Author Alex Jameson is going to make you scream.
Former Marine sniper Sam Asher enjoys his casual civilian life. He's content with his mundane job, his steady girlfriend, and his halfway decent apartment, until tragedy strikes too close to home, in a manner that appears to be related to a nationwide epidemic of creepy clown sightings.
Bent on vengeance, Sam hits the road to track down a deranged killer. Accompanied by his brother Jake, and pursued by an overly ambitious Homeland Security Agent, Sam will need to use every resource, every skill, and every friend he's ever had to find the madman.
As the "clown crisis" ramps up, receiving constant scrutiny from the media, and keeping regular folks hiding in their homes, a rash of murders takes Sam halfway across the country on his quest for justice. The battle-tested Marine will be sucked into a vortex of madness at the hands of a psychopath, in a battle of will and wits, that will test his heart, mind and loyalty.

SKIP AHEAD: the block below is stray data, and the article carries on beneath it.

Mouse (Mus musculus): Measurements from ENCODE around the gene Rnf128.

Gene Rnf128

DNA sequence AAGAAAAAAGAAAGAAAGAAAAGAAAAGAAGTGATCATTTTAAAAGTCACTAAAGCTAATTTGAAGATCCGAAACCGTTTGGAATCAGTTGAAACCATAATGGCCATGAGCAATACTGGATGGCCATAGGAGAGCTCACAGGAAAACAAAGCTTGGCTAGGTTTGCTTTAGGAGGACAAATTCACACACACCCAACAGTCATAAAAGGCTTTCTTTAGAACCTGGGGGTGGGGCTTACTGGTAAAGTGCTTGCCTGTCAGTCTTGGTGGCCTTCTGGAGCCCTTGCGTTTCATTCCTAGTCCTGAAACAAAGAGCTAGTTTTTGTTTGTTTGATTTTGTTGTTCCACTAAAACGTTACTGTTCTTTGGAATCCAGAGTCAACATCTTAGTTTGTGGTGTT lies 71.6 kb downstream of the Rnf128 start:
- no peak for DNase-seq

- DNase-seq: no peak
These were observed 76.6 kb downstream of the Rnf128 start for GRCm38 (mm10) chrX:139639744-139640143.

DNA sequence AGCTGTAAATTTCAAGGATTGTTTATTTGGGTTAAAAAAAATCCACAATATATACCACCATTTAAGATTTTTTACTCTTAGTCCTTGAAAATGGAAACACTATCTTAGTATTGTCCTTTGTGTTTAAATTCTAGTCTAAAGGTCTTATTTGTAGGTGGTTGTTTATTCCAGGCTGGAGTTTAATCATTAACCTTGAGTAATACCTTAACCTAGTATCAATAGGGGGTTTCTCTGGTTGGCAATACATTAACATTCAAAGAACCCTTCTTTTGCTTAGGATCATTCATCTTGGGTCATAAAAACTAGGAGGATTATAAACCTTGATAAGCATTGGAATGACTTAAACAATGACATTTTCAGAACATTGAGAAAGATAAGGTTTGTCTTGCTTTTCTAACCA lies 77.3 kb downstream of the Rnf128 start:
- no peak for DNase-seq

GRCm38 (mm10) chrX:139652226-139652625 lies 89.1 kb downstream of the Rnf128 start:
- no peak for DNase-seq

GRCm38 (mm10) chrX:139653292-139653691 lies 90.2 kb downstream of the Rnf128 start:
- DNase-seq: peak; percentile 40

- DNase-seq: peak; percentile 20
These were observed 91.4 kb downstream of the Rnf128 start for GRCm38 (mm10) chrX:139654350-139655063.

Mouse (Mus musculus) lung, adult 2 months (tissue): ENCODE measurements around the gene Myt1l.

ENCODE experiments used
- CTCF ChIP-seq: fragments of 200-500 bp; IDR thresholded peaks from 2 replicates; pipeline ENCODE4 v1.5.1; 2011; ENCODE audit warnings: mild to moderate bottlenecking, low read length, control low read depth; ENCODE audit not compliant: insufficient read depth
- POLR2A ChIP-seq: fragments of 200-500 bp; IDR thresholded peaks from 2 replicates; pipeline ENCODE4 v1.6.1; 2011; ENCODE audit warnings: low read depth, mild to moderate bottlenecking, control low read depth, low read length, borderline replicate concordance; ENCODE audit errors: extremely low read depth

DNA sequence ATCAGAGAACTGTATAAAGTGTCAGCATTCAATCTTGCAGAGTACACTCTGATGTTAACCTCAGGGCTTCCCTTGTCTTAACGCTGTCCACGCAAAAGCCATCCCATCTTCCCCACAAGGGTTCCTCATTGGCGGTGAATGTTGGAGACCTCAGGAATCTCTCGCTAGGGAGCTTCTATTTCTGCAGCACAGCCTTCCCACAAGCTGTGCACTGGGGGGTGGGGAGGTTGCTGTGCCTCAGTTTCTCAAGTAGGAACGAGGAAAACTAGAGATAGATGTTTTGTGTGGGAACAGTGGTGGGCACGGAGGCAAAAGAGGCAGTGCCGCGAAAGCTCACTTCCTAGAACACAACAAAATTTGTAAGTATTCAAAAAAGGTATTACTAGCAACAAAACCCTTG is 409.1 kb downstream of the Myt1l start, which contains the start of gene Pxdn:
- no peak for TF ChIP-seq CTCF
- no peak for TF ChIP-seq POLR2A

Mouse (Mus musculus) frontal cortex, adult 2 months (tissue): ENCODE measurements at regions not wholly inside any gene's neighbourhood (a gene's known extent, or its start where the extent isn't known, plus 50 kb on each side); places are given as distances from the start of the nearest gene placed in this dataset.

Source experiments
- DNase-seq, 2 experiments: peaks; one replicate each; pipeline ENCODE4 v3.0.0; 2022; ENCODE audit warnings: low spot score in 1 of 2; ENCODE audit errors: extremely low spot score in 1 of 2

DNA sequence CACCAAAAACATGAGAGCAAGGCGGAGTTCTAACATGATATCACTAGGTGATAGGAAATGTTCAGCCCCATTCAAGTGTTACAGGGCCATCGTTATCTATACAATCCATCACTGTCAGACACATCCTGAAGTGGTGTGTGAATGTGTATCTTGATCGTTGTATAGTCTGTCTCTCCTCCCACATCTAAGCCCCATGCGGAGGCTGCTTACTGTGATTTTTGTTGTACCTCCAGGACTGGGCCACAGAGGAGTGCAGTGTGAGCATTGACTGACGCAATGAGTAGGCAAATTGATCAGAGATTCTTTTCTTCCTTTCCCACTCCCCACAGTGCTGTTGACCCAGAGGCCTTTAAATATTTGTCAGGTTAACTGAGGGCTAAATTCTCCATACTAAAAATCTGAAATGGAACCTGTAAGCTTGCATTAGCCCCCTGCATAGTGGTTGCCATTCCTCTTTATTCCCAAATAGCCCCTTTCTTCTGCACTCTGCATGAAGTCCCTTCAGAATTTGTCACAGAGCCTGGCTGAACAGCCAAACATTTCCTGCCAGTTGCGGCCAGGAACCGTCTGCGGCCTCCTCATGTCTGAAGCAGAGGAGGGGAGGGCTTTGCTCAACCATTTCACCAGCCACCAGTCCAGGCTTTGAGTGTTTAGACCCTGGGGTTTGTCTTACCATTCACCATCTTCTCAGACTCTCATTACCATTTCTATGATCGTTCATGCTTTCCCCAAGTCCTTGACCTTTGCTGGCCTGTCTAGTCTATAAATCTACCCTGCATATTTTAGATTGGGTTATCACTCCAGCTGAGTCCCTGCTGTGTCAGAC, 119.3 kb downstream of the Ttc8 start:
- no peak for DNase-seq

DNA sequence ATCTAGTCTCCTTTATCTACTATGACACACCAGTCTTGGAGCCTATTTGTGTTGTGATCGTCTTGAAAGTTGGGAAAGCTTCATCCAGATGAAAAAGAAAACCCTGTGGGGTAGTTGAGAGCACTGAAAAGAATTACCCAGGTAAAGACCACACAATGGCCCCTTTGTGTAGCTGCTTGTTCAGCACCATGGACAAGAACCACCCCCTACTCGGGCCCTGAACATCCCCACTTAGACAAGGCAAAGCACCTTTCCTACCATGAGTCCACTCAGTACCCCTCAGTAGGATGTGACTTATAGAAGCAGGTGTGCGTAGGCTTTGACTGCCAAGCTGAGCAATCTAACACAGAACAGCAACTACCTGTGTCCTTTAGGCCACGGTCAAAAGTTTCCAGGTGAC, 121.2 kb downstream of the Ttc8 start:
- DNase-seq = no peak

|Product dimensions:||6.00(w) x 9.00(h) x 1.06(d)|
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Kingston, North Carolina
Aflank steak comes from the lower rear portion of the cow — the flank. Best used for London broil and skirt steaks. These steaks tend to be tougher than most, and —
"Mm ... oh, right there. Yes."
Ribs contain the prime rib, short ribs, and rib eye steaks. Below the rib is the plate, another source of short ribs and skirt steak.
"Oh, Sam." Lynn clenched her eyes shut and adjusted her hips, moving rhythmically.
Jeez, don't say my name.
Sam looked away, at the muted television playing some inane sitcom, at the impeccably neat bureau with the jewelry box and a stuffed animal he had freed from a claw machine at a diner they liked to go to.